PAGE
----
The “third sector” is important to us!
The Not-For-Profit (NFP) sector is often described as the “third sector”, behind the public and private sectors. This sector accounts for about 10% of the Australian workforce and makes an important contribution to Australia’s GDP. While the numbers are significant, they ignore the contributions of hundreds of thousands of volunteer hours which are dedicated towards the sector.
I have worked closely with numerous NFP organisations throughout my career and I thoroughly enjoy the opportunity. The governance and some of the employment of many NFPs is driven by wilful, audacious and charitable volunteers who give up their precious time to dedicate to the continued success of the respected organisation. Success in their view did not depend in generating bottom line profits, but in the ability of their respective organisation to provide maximum social utility and benefit.
This equilibrium was the status quo for a long time and while some NFPs took exception to this, majority followed suit. However, in recent times, I have noticed a cultural shift within most of my clients. The change has been slow, slow enough not to be noticed. As such, the change has been evolutionary rather than revolutionary. This evolution has led to NFP organisations moving into a competitive environment.
The cause for the shift can be partly attributed to the government’s large budget deficits leading to significant and seemingly uncontrollable government debt, which has ultimately led to funding cuts across all sectors, government run and independent.
The transition has been difficult for some organisations within the sector and this has led many to assess their viability and merge with other like-minded organisations. In the commercial world, economies of scale usually perform better than smaller organisations and understanding of that trend has encouraged NFPs to aim for similar outcomes.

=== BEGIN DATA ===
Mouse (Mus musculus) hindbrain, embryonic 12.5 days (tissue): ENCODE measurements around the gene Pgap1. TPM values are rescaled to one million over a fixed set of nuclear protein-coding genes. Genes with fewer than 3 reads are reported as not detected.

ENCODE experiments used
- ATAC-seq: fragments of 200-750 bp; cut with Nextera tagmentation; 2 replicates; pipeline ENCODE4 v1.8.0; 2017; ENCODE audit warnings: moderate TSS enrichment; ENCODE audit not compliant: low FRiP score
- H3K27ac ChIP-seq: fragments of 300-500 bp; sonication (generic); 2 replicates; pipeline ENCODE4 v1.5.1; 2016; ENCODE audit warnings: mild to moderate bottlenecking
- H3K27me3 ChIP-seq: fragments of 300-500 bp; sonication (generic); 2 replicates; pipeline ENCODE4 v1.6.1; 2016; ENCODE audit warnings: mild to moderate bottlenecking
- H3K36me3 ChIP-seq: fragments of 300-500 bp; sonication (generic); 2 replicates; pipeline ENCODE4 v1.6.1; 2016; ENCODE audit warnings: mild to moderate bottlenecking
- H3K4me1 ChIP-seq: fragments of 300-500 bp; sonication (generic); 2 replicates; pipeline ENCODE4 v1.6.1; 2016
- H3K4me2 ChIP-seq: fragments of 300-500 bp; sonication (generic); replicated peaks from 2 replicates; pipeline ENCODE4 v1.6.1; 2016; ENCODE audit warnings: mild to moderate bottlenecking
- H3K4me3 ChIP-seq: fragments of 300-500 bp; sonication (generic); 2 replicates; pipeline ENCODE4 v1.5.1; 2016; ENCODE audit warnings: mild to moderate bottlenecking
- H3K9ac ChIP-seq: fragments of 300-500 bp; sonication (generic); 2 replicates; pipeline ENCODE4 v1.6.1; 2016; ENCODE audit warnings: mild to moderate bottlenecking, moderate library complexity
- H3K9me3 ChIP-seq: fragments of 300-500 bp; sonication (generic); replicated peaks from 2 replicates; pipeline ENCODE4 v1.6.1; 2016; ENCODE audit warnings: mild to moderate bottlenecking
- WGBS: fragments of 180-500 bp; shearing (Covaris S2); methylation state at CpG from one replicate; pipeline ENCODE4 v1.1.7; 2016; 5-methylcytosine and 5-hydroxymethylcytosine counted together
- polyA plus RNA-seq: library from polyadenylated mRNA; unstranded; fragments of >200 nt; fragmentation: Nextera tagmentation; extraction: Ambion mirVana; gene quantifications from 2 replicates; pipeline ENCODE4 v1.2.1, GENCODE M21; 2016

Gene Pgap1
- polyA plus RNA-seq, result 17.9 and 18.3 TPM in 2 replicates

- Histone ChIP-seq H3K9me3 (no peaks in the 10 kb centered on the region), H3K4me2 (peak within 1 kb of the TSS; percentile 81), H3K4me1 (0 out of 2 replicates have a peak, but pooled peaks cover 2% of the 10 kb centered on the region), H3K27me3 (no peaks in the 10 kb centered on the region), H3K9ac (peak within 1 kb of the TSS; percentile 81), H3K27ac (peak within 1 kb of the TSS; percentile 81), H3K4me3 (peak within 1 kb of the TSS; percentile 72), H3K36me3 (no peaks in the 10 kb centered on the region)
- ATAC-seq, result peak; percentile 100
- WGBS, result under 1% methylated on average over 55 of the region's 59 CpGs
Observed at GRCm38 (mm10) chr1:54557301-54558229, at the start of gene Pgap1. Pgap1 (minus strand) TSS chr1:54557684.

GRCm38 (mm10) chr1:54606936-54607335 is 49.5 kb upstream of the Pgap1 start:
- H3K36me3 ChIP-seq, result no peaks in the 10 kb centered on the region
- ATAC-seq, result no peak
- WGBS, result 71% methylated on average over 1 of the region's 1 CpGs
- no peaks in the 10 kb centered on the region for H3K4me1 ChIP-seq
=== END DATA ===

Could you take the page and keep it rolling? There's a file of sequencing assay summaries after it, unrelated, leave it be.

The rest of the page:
The NFP sector will no doubt face a few challenges as a result of the change. Organisations that are reasonably self-sufficient through commercial and innovative fundraising activities will be competitively placed. However, those that are predominantly reliant on government funding and continue to operate as always without re-assessing their strategies may find their long-term continuance and sustainability under threat.
The NFP sector can treat these challenges as an opportunity to innovate, create and be the thought leaders within their sectors. NFPs can utilise one significant advantage they have over their commercial competitors: the ability to plan long term without the fear of shareholders’ demands for short term bottom line profits.
Here are seven actions and strategies that NFPs are employing in order to adapt to this changing environment:
- Discussions and potential mergers with similar sized and like-minded organisations
- Developing sound management reports that allows the Board and Management to make timely and effective decisions
- Collaborating with other NFPs in innovative capital projects
- Sharing idea by holding discussion groups among other NFP leaders attain common outcomes
- Developing meaningful budgets and regularly comparing actual performance against budgets
- Benchmarking performance against industry leaders including the commercial competitors in their sector
- Educating and training the Board and management by investing in educational courses.